Sandstorms Hit Parts of West Africa

Sandstorms hit parts of West Africa
Sandstorms hit parts of West Africa

West Africa Sandstorms

Sandstorms are violent strong winds that often occur in the arid and semi-arid regions. West Africa sand storms often crop up and last for approximately 100 days in a year. They say these storms originate from Bodele depression in the southern part of Sahara Desert, in Central Chad. On average occasion, about 700,000 tonnes of dust are produced daily from the depression. The depression formed when lake Chad dried up. Furthermore, the surface of the depression consists of dried up diatoms which were once the lake’s algae.

Since sand storms are predominant in the arid regions, Mauritania and Senegal have also been shrouded in the thick canary wind storms. Meteorological agencies have stated that the current wind storms are exceptional. They are unlike the usually sand storms experienced in these regions between January and April. They attribute the uniqueness of these sand storms to them preventing visibility of about 300 to 400 meters.

Sandstorm results in various effects 

These storms are accompanied by various impacts despite their variation in duration. For instance, within different parts of Mauritania and Senegal, the storms have reduced visibility. Thousands of people have abandoned the streets. The number of commercial vendors has also reduced. Most of them have fled in search of safety. These sand winds result in the formation of small dunes. Hence, Sidi Ould Mohamed, director of the national office of meteorology warned the people to beware of the violent winds and abstain from the city’s main highway. This is because the dunes are obstructions to auto accidents because of the blinding effect.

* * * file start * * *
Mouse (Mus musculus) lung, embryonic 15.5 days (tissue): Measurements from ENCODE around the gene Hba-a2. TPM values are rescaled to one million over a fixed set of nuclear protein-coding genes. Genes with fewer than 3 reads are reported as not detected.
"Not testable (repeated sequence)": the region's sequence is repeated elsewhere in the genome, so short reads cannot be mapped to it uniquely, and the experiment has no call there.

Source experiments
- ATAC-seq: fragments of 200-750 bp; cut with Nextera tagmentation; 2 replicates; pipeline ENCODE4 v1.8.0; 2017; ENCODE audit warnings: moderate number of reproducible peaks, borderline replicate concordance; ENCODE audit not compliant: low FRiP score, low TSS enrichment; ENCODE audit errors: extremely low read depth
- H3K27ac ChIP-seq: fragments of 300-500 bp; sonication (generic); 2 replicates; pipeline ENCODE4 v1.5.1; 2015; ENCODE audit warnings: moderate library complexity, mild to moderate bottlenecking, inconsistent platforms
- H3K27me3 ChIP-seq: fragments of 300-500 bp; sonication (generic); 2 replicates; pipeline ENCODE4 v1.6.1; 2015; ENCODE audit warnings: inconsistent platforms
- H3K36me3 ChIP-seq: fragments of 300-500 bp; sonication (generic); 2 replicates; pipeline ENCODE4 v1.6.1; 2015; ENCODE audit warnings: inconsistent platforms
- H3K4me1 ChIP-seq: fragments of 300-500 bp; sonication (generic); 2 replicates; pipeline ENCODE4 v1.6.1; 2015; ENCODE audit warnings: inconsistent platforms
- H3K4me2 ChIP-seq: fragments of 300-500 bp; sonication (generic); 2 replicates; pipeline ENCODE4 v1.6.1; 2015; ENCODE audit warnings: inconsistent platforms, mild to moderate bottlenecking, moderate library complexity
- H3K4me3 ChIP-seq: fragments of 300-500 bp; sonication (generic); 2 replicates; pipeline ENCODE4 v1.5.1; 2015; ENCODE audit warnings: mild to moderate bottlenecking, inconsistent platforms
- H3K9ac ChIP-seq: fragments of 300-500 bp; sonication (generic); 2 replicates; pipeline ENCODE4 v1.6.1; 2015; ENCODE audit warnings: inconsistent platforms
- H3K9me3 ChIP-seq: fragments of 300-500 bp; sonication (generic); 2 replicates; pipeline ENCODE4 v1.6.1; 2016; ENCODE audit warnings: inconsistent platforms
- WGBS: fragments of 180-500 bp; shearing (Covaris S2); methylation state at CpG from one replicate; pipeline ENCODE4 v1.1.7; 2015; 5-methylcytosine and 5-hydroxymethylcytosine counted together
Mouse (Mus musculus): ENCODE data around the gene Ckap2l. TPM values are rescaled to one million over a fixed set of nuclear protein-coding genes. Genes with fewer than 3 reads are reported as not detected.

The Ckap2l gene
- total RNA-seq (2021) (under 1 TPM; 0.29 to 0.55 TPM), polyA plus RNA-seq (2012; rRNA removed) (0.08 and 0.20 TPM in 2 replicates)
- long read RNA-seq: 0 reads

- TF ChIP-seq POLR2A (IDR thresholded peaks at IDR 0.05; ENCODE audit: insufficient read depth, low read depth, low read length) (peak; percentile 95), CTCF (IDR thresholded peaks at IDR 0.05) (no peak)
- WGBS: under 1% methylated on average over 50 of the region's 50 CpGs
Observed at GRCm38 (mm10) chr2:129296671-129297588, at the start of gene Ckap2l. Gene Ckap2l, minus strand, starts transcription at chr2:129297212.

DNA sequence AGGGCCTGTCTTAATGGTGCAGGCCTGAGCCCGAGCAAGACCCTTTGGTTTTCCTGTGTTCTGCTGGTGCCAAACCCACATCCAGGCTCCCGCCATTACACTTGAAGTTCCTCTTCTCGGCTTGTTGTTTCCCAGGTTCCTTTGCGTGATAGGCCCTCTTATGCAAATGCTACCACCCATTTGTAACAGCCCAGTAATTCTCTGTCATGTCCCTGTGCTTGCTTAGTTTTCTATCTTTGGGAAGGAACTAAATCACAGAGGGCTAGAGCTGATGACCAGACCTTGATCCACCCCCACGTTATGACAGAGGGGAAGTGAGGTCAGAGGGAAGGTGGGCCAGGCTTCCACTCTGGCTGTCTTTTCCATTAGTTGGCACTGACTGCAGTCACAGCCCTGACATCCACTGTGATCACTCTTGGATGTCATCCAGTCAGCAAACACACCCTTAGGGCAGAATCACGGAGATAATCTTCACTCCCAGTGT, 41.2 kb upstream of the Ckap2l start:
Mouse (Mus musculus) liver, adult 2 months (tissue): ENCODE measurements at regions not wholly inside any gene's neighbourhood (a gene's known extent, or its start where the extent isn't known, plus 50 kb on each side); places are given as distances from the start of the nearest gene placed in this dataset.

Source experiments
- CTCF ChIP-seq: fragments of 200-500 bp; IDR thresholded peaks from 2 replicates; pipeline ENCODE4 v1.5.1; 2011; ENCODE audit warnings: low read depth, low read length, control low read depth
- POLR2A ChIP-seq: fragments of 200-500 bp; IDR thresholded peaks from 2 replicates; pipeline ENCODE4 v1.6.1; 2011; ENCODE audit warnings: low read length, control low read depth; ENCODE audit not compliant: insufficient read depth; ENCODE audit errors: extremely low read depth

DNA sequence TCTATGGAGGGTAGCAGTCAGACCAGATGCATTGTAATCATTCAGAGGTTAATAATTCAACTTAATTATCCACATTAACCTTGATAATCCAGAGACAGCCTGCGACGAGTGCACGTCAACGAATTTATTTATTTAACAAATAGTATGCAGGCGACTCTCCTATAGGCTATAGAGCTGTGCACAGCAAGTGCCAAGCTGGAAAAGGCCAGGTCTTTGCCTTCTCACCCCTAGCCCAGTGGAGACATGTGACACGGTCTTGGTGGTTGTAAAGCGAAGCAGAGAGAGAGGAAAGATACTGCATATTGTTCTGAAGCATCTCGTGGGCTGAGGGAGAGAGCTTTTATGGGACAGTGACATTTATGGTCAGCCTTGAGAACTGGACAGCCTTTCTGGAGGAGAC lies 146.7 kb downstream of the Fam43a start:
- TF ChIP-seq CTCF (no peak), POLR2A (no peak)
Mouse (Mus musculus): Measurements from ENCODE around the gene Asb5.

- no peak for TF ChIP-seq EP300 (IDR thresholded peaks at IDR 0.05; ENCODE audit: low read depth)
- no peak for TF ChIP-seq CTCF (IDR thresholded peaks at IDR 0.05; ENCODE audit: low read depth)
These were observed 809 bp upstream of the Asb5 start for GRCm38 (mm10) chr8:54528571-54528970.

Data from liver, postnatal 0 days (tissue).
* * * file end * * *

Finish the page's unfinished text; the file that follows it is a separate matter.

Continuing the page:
The sand storms also result in infant mortality and other health conditions. For instance, breathing problems. While for children, upon exposure, they become more susceptible to other infections and since they have a weaker immune system; they succumb at high rates. Besides, they also degrade the top fertile soil reducing development. This is because when top fertile soils are swept away by the violent winds, agricultural productivity deteriorates. The violent sand storms are accompanied by a little positivity. For instance, the sandstorms are responsible for the deposition of diatoms in the Amazonian rain forest of South Africa. The storms deposit 50million tonnes annually hence responsible for the forest’s soil fertility. In Mauritania and Senegal, the storms lead to the formation of nuclear beautiful orange skies that provides striking scenery in the evenings.

Possible mitigation measures

The need to conduct early investigations and predictions is of the essence. As it will enable early preparations, in turn, limiting exposure to dangers of sand. Moreover, destroyed agricultural land can be rehabilitated through soil conservation practices. As a result, erosion will be controlled. Since most countries depend on agriculture as the backbone of their economy. Countries should also conduct investigations on what causes the sand storms. Such that in the case of biological agents’ precautions are taken.

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